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Author Topic: ic-28a  (Read 3900 times)

Posts: 3

« on: February 02, 2005, 06:01:19 PM »

if the internal battery is dead how will it affect the radio, i can't get the unit to power on

Posts: 69


« Reply #1 on: February 02, 2005, 11:35:38 PM »

That shouldn't stop the radio from powering on (he said before looking at the schematic).  What you should see is all the channels at "144.000" or something like that, with other settings "forgotten".

I don't remember how easy it is to swap that battery, but it wouldn't hurt to see if RS has one, and try that first.

(I have an IC-28H here.)


Posts: 1045


« Reply #2 on: February 03, 2005, 05:55:55 AM »

If the rig won't power on, I would expect oxidation or dirt in the switch contacts from non-use.  

Posts: 10248


« Reply #3 on: February 03, 2005, 06:39:29 AM »

I guess I'm in for a rude awakening one of these days. My 28A is 29 years old and it has never had the battery replaced. Ummmm.

Alan, KØBG


Posts: 17411

« Reply #4 on: February 03, 2005, 12:03:52 PM »

29 years old?  No, that might be the IC-22A, which was
diode programmable.  I bought my IC-28A new in 1986 or so,
so 19 years old is more like it.

Oh, and I've never had problems with the internal battery
either.  However, if the backlighting for the display
doesn't come on, the problem is in the main power lead
rather than the memory backup battery (if it has one.)
I don't even recall seeing an internal fuse, but there
could be one.  (I'll have to look at the schematic.)  It
is possible that the power switch is broken, or that the
input voltage was reversed and blew something inside.

Posts: 3

« Reply #5 on: February 03, 2005, 12:16:50 PM »

well i have checked the battery and it is good, check power coming into radio and it was correct, haven't found any internal fuses, i must say there might be one and i don't recognize it.  It probably is not worth having someone to repair it, probably cost more then a new radio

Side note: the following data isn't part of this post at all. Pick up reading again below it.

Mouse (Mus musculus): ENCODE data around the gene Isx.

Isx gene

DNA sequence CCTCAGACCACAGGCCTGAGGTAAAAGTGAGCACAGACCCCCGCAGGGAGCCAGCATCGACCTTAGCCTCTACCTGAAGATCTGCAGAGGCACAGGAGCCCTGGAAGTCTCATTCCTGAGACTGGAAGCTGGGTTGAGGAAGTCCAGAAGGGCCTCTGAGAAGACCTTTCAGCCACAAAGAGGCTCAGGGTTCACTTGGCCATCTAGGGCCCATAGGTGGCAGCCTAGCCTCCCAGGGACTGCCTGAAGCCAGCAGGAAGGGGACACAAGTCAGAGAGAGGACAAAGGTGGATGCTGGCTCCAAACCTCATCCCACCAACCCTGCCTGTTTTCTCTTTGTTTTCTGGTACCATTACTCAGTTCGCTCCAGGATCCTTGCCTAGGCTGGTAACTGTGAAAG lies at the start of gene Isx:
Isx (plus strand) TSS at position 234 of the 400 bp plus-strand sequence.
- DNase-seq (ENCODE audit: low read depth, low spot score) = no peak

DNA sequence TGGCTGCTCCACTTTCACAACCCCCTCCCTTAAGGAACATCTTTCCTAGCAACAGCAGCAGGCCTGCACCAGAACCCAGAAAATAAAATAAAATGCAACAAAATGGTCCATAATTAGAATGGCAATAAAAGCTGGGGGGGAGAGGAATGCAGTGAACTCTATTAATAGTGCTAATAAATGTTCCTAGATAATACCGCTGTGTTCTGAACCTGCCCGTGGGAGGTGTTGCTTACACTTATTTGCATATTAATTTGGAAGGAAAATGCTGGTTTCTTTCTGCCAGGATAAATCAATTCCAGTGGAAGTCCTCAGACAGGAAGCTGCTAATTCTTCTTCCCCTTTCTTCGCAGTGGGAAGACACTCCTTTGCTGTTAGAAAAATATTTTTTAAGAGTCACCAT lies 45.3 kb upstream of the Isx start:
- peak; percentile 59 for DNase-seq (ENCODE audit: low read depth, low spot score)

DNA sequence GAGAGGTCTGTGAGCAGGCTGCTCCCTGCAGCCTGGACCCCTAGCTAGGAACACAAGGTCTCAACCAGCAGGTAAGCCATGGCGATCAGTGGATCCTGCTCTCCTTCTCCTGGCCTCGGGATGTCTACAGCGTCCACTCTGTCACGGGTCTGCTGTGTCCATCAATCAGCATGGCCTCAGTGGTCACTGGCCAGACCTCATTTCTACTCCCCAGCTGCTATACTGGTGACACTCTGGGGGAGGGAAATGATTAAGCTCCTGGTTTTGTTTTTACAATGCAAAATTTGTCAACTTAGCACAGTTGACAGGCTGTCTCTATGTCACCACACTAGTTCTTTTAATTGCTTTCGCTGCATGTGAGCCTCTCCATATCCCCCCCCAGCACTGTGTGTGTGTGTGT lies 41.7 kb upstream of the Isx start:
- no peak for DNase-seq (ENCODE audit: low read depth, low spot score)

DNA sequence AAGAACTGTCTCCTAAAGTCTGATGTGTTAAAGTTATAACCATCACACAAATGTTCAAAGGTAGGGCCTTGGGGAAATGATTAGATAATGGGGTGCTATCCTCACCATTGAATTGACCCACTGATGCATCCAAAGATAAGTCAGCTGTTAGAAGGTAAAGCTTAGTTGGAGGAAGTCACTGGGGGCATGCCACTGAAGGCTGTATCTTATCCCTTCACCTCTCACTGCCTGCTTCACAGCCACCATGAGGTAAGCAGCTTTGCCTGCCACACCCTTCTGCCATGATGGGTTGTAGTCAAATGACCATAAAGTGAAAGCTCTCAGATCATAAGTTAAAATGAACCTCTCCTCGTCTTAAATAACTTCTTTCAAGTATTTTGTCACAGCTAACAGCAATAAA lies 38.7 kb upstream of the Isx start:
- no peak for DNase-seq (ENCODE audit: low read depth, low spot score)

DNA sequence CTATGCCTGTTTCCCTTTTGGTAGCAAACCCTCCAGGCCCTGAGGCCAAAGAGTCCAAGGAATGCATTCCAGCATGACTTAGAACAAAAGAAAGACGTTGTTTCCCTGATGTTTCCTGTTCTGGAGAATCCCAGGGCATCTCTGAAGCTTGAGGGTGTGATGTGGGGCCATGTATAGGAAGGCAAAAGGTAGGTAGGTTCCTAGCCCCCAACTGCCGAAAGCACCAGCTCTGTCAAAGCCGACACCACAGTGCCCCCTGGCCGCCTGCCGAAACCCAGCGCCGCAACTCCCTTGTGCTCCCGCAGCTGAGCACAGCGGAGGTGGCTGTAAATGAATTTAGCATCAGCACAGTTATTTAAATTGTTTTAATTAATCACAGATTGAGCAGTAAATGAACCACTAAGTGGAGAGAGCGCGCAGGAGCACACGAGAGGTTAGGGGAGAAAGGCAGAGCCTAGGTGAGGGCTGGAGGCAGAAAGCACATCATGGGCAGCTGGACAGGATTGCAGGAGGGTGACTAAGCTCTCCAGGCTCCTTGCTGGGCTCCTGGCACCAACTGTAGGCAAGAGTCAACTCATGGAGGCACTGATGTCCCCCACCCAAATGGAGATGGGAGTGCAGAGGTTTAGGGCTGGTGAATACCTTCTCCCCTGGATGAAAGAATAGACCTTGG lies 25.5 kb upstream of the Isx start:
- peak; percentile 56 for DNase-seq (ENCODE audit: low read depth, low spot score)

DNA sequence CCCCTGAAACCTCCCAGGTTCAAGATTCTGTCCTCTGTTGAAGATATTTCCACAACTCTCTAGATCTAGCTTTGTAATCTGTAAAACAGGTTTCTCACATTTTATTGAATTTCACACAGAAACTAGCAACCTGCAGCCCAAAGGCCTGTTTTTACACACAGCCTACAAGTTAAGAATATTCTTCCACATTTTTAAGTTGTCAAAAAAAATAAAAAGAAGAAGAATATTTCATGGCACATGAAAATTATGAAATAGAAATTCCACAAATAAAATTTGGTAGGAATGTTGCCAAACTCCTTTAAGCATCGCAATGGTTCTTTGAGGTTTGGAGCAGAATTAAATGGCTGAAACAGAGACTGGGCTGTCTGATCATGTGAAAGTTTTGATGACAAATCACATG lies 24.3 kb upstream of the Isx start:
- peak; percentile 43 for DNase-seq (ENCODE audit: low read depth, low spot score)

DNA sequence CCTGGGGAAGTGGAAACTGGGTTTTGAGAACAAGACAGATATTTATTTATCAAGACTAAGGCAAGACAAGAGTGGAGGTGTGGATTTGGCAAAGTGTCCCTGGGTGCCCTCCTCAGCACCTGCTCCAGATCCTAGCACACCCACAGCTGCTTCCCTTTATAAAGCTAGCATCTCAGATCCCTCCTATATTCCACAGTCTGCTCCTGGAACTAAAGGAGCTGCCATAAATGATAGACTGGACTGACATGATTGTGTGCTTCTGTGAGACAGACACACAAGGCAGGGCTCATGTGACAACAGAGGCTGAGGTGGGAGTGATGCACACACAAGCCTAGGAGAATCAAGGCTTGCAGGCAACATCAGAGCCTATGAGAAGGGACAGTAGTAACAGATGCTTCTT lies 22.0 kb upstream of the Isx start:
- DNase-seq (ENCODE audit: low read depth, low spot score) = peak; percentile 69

Posts: 17411

« Reply #6 on: February 03, 2005, 04:45:29 PM »

I don't remember the 28A as being that difficult to repair,
particularly the type of fault that would cause a loss
of DC power to major portions of the receiver.

What are you using to determine whether there is power
to the radio?  The display backlight? audio output with
the squelch open?  I suppose the backlight could go out
and leave the rest of the radio operating.

Was the radio working properly and just quit one day?

Maybe I'll try to find the schematic this evening and see
if it gives me any ideas...

Posts: 3

« Reply #7 on: February 03, 2005, 06:28:42 PM »

The schamatic i have is not very detailed so any thing you can pass on will be appreciated.  I used to work on these things years ago but my eyesight is not the best in the world



Posts: 69


« Reply #8 on: February 03, 2005, 09:23:34 PM »

MODS.DK has the service manual.

It shows a reverse polarity diode and a small cap across the DC input.  If either is shorted, it's not going to work, but you'd likely pop a fuse in whatever's powering the thing.

There should be a fuse in the power harness supplied by Icom, too.  Not to bring up the obvious, but....

Once the DC source gets past that, it goes over to the power switch on the volume control, and into one of the modules (I can't tell which - too much detail [grin]).  Given the amount of power required when transmitting, it should be the finals, but....